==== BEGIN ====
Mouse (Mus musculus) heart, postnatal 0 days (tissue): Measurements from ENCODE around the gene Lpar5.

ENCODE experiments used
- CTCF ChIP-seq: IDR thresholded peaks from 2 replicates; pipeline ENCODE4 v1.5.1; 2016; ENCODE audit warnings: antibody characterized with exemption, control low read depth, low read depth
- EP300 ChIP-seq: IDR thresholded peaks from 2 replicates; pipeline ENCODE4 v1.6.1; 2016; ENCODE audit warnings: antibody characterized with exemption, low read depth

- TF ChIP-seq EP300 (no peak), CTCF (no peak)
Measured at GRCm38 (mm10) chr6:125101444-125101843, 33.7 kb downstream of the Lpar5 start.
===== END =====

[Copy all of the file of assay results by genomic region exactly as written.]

Mouse (Mus musculus) heart, postnatal 0 days (tissue): Measurements from ENCODE around the gene Lpar5.

ENCODE experiments used
- CTCF ChIP-seq: IDR thresholded peaks from 2 replicates; pipeline ENCODE4 v1.5.1; 2016; ENCODE audit warnings: antibody characterized with exemption, control low read depth, low read depth
- EP300 ChIP-seq: IDR thresholded peaks from 2 replicates; pipeline ENCODE4 v1.6.1; 2016; ENCODE audit warnings: antibody characterized with exemption, low read depth

- TF ChIP-seq EP300 (no peak), CTCF (no peak)
Measured at GRCm38 (mm10) chr6:125101444-125101843, 33.7 kb downstream of the Lpar5 start.